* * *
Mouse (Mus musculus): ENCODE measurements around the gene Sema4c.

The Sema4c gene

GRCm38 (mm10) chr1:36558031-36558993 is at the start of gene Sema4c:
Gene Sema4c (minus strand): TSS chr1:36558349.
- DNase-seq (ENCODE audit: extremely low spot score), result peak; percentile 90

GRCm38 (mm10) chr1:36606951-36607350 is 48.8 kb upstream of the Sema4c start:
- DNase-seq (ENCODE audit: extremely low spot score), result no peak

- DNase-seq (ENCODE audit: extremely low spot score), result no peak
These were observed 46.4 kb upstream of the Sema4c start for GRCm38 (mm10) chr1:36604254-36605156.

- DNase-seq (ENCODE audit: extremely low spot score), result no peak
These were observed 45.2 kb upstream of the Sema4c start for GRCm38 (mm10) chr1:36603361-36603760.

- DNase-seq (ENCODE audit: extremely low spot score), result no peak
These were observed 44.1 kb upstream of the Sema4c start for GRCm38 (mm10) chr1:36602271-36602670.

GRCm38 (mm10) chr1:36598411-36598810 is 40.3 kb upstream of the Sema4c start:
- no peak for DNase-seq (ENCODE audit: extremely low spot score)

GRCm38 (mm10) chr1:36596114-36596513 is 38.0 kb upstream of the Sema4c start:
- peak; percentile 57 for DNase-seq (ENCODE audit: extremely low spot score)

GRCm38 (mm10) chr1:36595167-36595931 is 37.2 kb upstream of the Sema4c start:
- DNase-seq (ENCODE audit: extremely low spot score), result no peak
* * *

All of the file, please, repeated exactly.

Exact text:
Mouse (Mus musculus): ENCODE measurements around the gene Sema4c.

The Sema4c gene

GRCm38 (mm10) chr1:36558031-36558993 is at the start of gene Sema4c:
Gene Sema4c (minus strand): TSS chr1:36558349.
- DNase-seq (ENCODE audit: extremely low spot score), result peak; percentile 90

GRCm38 (mm10) chr1:36606951-36607350 is 48.8 kb upstream of the Sema4c start:
- DNase-seq (ENCODE audit: extremely low spot score), result no peak

- DNase-seq (ENCODE audit: extremely low spot score), result no peak
These were observed 46.4 kb upstream of the Sema4c start for GRCm38 (mm10) chr1:36604254-36605156.

- DNase-seq (ENCODE audit: extremely low spot score), result no peak
These were observed 45.2 kb upstream of the Sema4c start for GRCm38 (mm10) chr1:36603361-36603760.

- DNase-seq (ENCODE audit: extremely low spot score), result no peak
These were observed 44.1 kb upstream of the Sema4c start for GRCm38 (mm10) chr1:36602271-36602670.

GRCm38 (mm10) chr1:36598411-36598810 is 40.3 kb upstream of the Sema4c start:
- no peak for DNase-seq (ENCODE audit: extremely low spot score)

GRCm38 (mm10) chr1:36596114-36596513 is 38.0 kb upstream of the Sema4c start:
- peak; percentile 57 for DNase-seq (ENCODE audit: extremely low spot score)

GRCm38 (mm10) chr1:36595167-36595931 is 37.2 kb upstream of the Sema4c start:
- DNase-seq (ENCODE audit: extremely low spot score), result no peak